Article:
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Sat, 10.10.1868

Cuba’s Ten Years’ War Begins

Havana Mural Late 19th-Century Heroes

*On this date in 1868, Cuba's Ten Years' War began. Also known as the Great War (Guerra Grande) and the War of '68, it was part of Cuba's fight for independence from Spain.

Cuban-born planters and other wealthy natives led the uprising. Sugar mill owner Carlos Manuel de Céspedes and his followers proclaimed independence and began the conflict. This was the first of three liberation wars that Cuba fought against Spain, the other two being the Little War (1879–1880) and the Cuban War of Independence (1895–1898).

Cuban business owners demanded fundamental social and economic reforms from Spain, which ruled the colony. Lax enforcement of the slave trade ban resulted in a dramatic increase in imports of Africans, estimated at 90,000 slaves from 1856 to 1860. Slavery occurred despite a strong abolitionist movement on the island and rising costs among the slave-holding planters in the east. New technologies and farming techniques made many enslaved people unnecessary and prohibitively expensive. In the economic crisis 1857, many businesses failed, including many sugar plantations and sugar refineries. The abolitionist favored the gradual emancipation of slaves with financial compensation from Spain for slaveholders.

Additionally, some planters preferred hiring Chinese immigrants as indentured workers in anticipation of ending slavery. Before the 1870s, more than 125,000 were recruited to Cuba. In May 1865, Cuban Creole elites placed four demands upon the Spanish Parliament: tariff reform, Cuban representation in Parliament, judicial equality with Spaniards, and full enforcement of the slave trade ban. By early 1869, the Spanish colonial government had failed to reach an agreement with the insurrection forces; they opened a war of extermination.

The colonial government passed several laws: arrested leaders and collaborators of the insurgency to execute on the spot, ships carrying weapons were seized, and all persons on board were immediately executed. Males 15 and older caught outside of their plantations or places of residence were executed. All towns had to raise the white flag or be burnt. Any woman caught away from her farm or home would be taken to camps. Apart from its army, the government relied on the Voluntary Corps and a militia recruited a few years earlier. The corps executed eight students from the University of Havana on November 27, 1871. They seized the steamship Virginius in international waters on October 31, 1873.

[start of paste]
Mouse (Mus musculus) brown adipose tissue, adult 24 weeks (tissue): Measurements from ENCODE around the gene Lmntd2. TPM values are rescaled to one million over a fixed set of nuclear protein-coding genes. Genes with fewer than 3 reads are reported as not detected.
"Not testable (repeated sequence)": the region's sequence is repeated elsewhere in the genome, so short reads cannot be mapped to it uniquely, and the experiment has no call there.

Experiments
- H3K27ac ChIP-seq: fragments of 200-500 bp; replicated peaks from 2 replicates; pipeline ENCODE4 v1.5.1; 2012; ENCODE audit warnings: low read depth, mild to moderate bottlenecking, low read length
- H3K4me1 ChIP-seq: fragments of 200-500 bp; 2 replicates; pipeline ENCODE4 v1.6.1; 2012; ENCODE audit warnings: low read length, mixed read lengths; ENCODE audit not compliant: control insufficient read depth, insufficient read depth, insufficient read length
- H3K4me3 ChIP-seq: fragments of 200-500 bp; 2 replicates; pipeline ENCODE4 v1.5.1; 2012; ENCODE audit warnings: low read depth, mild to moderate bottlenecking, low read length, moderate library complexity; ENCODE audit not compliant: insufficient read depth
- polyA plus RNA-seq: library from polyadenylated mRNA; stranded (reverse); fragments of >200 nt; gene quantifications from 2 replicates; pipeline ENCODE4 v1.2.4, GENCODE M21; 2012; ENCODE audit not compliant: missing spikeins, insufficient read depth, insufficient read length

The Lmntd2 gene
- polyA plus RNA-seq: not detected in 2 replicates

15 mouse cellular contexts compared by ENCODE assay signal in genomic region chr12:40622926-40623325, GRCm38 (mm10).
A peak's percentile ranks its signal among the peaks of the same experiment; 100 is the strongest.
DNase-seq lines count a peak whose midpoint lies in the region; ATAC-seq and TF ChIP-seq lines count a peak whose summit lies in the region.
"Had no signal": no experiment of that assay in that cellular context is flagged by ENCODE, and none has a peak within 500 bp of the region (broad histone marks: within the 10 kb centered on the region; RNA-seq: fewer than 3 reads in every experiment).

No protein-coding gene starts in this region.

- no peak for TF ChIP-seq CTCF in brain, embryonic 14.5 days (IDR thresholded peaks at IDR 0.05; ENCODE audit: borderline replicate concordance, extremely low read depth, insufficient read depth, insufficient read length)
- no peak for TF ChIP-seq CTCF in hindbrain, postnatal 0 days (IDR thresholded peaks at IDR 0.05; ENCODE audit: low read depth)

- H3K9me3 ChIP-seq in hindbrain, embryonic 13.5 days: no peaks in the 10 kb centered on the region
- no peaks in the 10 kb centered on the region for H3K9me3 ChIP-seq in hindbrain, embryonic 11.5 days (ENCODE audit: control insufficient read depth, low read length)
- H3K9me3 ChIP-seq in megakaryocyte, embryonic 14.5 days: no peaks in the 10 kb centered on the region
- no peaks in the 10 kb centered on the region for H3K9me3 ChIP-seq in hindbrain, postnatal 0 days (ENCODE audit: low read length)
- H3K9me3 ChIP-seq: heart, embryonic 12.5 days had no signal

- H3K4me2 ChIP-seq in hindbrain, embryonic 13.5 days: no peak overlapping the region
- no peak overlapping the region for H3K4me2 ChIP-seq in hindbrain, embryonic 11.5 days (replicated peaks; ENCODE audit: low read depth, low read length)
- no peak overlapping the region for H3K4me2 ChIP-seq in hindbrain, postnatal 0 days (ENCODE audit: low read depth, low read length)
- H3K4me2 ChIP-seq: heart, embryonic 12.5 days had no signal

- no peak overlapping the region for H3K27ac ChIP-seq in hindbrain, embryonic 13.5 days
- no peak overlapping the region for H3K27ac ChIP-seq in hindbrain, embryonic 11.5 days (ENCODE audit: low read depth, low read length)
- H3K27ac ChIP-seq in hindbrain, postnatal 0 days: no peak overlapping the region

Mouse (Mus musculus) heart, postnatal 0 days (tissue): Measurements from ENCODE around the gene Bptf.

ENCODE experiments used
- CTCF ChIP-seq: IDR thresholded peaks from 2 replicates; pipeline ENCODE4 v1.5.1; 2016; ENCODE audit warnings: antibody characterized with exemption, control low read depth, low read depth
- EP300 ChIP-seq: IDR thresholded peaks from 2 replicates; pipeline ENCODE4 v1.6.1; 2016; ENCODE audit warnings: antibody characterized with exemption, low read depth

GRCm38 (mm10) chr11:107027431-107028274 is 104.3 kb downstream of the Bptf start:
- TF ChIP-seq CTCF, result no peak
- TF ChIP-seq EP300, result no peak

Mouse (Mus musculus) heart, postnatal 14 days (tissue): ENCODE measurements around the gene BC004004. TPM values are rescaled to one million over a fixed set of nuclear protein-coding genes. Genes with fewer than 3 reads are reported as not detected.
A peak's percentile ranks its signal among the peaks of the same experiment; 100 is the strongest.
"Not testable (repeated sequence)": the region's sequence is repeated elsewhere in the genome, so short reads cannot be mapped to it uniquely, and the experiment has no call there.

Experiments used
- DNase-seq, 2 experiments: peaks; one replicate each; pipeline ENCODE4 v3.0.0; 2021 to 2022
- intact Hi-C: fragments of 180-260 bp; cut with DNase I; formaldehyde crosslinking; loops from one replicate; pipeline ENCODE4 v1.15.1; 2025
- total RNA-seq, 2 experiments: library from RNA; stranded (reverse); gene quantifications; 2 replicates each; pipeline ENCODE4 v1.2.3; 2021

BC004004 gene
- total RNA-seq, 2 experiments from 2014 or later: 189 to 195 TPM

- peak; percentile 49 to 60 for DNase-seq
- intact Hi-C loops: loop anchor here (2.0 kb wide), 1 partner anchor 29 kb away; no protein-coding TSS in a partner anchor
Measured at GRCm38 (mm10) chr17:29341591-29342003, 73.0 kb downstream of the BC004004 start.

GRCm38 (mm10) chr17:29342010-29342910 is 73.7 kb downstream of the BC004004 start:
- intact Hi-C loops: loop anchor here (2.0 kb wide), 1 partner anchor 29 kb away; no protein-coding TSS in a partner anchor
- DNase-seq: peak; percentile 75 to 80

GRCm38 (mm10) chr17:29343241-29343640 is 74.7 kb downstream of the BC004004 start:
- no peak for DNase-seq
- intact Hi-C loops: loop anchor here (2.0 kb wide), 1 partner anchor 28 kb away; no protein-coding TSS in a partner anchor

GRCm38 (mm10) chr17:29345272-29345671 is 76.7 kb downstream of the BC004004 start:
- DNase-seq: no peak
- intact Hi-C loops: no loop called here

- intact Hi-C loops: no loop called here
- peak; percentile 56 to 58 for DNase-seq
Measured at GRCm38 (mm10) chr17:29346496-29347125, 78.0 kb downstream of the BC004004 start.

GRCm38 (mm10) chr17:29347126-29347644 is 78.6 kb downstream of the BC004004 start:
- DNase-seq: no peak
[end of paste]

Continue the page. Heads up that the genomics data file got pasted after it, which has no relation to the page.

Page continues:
Starting in November, its forces executed 53 persons, including the captain, most of the crew, and several Cuban insurgents on board. The serial executions were stopped only by the intervention of a British man-of-war under the command of Sir Lambton Lorraine. In the "Creciente de Valmaseda" incident, the corps captured farmers and the families of Mambises, killing them immediately or sending them to concentration camps on the island. Another Voluntary Corps was German, the so-called "Club des Alemanes." Presided by Fernando Heydrich, a committee of German merchants and landowners created a troop to defend their possessions in 1870.

A neutral force initially, as ordered by Otto von Bismarck in a telegram to Consul Luis Will, they were considered to favor the government. Pact of Zanjón Under the pact's terms, a constitution and a provisional government, were set up, but the revolutionary élan was gone. The interim government convinced Maceo to give up, and with his surrender, the war ended on May 28, 1878. Many Ten Years' War graduates became central players in Cuba's War of Independence, which started in 1895. These include the Maceo brothers, Maximo Gómez, and Calixto Garcia. The final three months of the last conflict escalated with United States involvement, leading to the Spanish American War.  

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